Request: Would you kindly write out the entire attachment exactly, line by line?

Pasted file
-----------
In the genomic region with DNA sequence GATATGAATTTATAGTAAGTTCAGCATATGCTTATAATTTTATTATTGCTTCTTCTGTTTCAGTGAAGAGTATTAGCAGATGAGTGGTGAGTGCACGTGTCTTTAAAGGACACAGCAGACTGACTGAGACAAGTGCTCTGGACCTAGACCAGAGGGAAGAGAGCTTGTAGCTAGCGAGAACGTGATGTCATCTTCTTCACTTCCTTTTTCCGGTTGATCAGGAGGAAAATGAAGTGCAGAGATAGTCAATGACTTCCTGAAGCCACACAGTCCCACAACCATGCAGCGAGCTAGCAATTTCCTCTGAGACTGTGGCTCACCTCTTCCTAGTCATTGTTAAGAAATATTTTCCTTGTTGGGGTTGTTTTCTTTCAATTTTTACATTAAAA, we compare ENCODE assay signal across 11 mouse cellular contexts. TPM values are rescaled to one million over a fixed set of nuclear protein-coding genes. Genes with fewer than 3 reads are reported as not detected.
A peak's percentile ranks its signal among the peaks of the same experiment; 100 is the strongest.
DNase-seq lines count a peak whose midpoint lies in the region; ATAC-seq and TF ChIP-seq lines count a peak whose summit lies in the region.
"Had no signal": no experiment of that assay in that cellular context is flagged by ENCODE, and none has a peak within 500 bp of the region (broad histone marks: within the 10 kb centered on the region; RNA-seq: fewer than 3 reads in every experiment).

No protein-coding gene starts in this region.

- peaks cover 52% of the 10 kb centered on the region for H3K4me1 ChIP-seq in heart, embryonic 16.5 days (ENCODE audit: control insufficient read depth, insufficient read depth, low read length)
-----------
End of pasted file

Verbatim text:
In the genomic region with DNA sequence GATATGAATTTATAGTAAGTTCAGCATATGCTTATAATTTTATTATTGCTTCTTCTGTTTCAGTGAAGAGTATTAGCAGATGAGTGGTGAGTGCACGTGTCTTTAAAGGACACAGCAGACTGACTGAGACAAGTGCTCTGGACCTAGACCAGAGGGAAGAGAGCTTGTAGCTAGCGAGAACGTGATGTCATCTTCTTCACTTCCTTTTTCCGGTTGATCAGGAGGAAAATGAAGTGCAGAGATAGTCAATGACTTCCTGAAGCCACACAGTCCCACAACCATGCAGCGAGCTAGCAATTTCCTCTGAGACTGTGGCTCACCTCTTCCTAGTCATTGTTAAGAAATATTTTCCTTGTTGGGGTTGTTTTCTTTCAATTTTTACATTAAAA, we compare ENCODE assay signal across 11 mouse cellular contexts. TPM values are rescaled to one million over a fixed set of nuclear protein-coding genes. Genes with fewer than 3 reads are reported as not detected.
A peak's percentile ranks its signal among the peaks of the same experiment; 100 is the strongest.
DNase-seq lines count a peak whose midpoint lies in the region; ATAC-seq and TF ChIP-seq lines count a peak whose summit lies in the region.
"Had no signal": no experiment of that assay in that cellular context is flagged by ENCODE, and none has a peak within 500 bp of the region (broad histone marks: within the 10 kb centered on the region; RNA-seq: fewer than 3 reads in every experiment).

No protein-coding gene starts in this region.

- peaks cover 52% of the 10 kb centered on the region for H3K4me1 ChIP-seq in heart, embryonic 16.5 days (ENCODE audit: control insufficient read depth, insufficient read depth, low read length)